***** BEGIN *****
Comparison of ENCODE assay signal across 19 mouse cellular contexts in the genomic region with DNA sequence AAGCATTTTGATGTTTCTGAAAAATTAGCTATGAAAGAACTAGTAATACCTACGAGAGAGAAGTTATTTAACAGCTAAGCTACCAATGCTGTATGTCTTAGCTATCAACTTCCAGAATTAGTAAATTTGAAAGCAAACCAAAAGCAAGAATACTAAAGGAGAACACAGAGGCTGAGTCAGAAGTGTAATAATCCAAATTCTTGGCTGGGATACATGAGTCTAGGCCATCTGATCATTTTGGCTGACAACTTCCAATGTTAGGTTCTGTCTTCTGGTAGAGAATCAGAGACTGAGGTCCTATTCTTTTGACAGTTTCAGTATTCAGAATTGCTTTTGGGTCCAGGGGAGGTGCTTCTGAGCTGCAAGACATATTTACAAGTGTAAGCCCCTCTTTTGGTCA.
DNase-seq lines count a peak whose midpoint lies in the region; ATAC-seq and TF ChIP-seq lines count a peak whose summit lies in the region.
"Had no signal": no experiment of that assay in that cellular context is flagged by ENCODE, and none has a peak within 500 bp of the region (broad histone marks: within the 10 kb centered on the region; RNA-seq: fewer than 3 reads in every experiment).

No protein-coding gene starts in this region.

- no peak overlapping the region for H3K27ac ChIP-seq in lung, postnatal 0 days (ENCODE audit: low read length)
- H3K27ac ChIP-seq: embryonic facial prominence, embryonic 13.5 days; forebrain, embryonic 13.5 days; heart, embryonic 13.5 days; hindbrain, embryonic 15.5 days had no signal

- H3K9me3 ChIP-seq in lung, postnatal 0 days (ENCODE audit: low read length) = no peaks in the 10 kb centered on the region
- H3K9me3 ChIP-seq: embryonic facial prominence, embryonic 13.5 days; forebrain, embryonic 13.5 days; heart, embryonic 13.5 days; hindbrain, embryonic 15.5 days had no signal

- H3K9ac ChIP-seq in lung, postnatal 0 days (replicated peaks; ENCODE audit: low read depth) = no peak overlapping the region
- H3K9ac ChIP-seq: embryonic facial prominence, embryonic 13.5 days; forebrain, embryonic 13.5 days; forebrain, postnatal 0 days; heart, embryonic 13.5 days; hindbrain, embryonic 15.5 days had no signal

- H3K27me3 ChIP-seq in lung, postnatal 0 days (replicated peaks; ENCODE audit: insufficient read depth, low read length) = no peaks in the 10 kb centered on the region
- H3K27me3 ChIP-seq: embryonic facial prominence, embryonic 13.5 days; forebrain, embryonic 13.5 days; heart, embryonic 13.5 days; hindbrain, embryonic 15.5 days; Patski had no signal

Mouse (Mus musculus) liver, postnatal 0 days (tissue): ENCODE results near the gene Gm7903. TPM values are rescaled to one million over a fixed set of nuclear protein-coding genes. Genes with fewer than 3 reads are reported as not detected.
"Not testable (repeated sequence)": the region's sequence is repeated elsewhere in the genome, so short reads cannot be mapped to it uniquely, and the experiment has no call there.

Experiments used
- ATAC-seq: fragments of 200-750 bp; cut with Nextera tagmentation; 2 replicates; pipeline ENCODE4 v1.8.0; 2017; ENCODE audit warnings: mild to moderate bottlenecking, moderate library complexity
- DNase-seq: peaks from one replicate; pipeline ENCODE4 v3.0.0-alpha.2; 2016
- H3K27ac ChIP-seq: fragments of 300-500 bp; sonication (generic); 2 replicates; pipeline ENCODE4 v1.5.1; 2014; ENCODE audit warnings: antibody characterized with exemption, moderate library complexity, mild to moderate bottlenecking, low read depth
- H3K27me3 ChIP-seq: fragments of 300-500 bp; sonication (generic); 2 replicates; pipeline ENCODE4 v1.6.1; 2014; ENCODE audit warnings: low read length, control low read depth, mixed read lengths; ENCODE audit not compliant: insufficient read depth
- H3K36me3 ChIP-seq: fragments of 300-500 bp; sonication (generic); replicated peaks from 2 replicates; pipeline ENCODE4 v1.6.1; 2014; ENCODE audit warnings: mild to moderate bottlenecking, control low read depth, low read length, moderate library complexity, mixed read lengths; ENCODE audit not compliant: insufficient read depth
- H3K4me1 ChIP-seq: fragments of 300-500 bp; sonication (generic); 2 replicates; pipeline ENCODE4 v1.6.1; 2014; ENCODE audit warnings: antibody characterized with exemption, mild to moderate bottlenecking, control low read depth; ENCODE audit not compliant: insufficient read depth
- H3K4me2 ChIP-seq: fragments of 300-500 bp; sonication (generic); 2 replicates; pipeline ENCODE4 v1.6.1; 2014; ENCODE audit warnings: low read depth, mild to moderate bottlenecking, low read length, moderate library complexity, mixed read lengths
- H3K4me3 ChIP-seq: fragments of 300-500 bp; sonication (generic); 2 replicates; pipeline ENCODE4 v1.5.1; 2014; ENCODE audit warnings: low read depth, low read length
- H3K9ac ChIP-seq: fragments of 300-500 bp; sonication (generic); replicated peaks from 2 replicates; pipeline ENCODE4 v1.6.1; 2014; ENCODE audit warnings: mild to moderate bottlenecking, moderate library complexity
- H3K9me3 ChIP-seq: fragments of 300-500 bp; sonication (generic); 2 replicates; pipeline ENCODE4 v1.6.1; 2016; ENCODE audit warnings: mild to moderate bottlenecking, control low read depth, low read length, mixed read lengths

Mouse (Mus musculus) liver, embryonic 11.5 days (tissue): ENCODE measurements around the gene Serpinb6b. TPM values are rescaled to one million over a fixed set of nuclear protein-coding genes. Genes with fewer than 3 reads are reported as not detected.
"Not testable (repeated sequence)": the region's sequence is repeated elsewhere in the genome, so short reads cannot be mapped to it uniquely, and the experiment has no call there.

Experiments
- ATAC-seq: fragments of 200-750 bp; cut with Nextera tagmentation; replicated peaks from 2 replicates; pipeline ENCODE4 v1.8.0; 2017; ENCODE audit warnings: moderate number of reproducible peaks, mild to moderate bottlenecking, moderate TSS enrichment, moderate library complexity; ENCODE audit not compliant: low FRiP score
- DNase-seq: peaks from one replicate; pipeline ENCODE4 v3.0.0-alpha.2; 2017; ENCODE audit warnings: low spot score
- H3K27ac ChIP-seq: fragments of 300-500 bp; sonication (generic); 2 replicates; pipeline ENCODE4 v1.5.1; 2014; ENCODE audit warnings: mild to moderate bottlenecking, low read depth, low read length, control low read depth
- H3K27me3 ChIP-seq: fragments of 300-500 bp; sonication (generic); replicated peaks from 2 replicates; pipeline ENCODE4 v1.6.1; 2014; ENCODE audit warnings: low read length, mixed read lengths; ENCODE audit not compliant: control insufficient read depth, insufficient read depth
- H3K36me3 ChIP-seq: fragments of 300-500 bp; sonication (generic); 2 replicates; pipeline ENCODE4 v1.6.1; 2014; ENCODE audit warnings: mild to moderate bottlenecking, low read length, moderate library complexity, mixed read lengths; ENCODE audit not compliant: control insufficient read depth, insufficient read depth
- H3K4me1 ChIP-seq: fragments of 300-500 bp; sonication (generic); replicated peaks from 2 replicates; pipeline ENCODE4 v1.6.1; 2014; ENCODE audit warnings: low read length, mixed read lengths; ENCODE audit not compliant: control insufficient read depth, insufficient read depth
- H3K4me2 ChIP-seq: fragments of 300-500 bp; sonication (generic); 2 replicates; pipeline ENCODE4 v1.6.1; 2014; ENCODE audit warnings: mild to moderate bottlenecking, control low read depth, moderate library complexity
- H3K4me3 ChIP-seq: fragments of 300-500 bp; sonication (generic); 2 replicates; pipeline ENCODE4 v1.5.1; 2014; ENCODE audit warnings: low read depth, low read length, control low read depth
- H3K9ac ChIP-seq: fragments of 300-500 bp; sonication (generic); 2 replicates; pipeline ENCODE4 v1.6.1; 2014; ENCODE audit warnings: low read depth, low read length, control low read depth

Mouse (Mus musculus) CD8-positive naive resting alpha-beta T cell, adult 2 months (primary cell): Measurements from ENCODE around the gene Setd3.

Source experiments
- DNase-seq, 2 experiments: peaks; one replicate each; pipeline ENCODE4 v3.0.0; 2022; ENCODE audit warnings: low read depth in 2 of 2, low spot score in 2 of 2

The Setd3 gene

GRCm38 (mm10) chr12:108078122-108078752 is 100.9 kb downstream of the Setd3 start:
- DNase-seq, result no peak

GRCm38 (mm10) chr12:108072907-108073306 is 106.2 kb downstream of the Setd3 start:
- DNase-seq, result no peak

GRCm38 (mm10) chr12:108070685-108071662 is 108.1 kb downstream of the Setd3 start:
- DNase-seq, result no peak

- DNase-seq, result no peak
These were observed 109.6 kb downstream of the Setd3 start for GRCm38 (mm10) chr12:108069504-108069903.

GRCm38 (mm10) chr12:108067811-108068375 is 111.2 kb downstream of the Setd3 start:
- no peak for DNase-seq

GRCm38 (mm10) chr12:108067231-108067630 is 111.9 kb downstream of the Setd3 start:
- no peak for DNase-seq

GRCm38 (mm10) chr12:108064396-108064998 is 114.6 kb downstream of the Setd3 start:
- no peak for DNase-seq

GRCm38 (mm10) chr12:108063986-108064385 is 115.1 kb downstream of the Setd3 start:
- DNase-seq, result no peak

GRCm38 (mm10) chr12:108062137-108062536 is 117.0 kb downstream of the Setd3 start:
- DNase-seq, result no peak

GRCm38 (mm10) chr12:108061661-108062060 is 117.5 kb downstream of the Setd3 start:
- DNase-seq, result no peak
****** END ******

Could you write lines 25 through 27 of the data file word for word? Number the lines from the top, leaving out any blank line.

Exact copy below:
- H3K9me3 ChIP-seq: fragments of 300-500 bp; sonication (generic); 2 replicates; pipeline ENCODE4 v1.6.1; 2016; ENCODE audit warnings: mild to moderate bottlenecking, control low read depth, low read length, mixed read lengths

Mouse (Mus musculus) liver, embryonic 11.5 days (tissue): ENCODE measurements around the gene Serpinb6b. TPM values are rescaled to one million over a fixed set of nuclear protein-coding genes. Genes with fewer than 3 reads are reported as not detected.
"Not testable (repeated sequence)": the region's sequence is repeated elsewhere in the genome, so short reads cannot be mapped to it uniquely, and the experiment has no call there.